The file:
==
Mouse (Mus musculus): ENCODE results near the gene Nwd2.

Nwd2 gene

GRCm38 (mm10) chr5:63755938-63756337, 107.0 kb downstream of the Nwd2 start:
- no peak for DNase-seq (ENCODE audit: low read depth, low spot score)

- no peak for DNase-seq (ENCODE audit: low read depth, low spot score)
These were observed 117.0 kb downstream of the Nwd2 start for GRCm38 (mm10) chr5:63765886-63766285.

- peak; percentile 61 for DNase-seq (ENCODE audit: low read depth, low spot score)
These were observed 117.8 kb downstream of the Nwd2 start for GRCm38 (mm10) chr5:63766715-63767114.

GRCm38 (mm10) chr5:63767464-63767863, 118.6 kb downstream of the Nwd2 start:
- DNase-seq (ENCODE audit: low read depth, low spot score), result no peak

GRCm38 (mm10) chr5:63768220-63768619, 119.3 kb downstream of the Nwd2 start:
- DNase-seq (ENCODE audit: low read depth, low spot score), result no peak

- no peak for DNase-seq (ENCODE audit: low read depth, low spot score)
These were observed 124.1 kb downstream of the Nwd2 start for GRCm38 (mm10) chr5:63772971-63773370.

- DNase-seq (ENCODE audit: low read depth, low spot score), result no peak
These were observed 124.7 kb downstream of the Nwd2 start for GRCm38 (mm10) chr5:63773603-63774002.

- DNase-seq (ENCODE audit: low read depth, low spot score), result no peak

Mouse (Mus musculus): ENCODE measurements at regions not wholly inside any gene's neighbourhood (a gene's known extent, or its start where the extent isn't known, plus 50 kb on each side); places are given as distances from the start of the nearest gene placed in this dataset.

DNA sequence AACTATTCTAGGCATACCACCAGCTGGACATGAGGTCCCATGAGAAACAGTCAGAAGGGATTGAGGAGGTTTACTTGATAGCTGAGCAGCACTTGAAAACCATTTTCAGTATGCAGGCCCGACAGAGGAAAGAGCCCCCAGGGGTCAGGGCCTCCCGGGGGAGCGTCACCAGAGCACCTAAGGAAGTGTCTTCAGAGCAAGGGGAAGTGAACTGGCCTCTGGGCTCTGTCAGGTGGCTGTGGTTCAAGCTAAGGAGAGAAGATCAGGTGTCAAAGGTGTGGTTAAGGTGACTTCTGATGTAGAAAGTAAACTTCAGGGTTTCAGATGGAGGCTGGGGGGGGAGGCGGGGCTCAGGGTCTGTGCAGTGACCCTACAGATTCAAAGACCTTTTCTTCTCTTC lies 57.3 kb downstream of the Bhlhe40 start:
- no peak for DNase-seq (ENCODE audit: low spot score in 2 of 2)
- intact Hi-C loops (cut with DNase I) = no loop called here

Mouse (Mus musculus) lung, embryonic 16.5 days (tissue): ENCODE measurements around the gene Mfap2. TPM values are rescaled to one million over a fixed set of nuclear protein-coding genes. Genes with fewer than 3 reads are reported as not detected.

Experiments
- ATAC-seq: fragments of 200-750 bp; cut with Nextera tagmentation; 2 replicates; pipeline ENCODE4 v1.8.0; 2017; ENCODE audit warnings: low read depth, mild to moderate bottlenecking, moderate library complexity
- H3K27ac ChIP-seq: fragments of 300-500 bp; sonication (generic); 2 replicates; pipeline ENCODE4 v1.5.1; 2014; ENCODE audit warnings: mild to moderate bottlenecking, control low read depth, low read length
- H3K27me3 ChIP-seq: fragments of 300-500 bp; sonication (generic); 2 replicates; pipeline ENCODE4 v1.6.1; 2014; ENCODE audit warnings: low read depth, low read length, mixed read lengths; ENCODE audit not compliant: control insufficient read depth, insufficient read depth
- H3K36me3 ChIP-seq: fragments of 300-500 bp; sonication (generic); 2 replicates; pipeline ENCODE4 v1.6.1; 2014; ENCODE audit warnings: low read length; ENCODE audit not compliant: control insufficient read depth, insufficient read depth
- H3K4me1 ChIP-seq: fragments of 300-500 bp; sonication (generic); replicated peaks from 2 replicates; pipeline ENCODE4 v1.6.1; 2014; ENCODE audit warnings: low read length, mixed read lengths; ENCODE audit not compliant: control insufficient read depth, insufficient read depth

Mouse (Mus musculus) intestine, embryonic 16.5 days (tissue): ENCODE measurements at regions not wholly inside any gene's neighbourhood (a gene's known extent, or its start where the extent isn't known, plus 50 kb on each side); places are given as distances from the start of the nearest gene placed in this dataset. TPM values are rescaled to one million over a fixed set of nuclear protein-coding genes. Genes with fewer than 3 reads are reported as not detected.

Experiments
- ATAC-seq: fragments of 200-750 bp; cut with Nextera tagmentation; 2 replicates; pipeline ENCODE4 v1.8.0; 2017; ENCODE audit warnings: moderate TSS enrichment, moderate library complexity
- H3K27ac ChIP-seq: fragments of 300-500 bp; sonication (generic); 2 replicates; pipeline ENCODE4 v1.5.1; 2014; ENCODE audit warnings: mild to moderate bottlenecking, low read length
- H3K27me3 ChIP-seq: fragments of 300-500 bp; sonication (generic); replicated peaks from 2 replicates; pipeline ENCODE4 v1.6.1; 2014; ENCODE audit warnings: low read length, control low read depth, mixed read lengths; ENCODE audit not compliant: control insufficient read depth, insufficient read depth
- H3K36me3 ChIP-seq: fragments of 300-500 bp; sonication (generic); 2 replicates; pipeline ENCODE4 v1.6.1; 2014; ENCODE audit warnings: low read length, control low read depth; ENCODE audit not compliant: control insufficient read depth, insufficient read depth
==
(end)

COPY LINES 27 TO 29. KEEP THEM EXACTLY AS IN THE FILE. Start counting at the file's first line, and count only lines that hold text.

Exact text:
- H3K36me3 ChIP-seq: fragments of 300-500 bp; sonication (generic); 2 replicates; pipeline ENCODE4 v1.6.1; 2014; ENCODE audit warnings: low read length; ENCODE audit not compliant: control insufficient read depth, insufficient read depth
- H3K4me1 ChIP-seq: fragments of 300-500 bp; sonication (generic); replicated peaks from 2 replicates; pipeline ENCODE4 v1.6.1; 2014; ENCODE audit warnings: low read length, mixed read lengths; ENCODE audit not compliant: control insufficient read depth, insufficient read depth

Mouse (Mus musculus) intestine, embryonic 16.5 days (tissue): ENCODE measurements at regions not wholly inside any gene's neighbourhood (a gene's known extent, or its start where the extent isn't known, plus 50 kb on each side); places are given as distances from the start of the nearest gene placed in this dataset. TPM values are rescaled to one million over a fixed set of nuclear protein-coding genes. Genes with fewer than 3 reads are reported as not detected.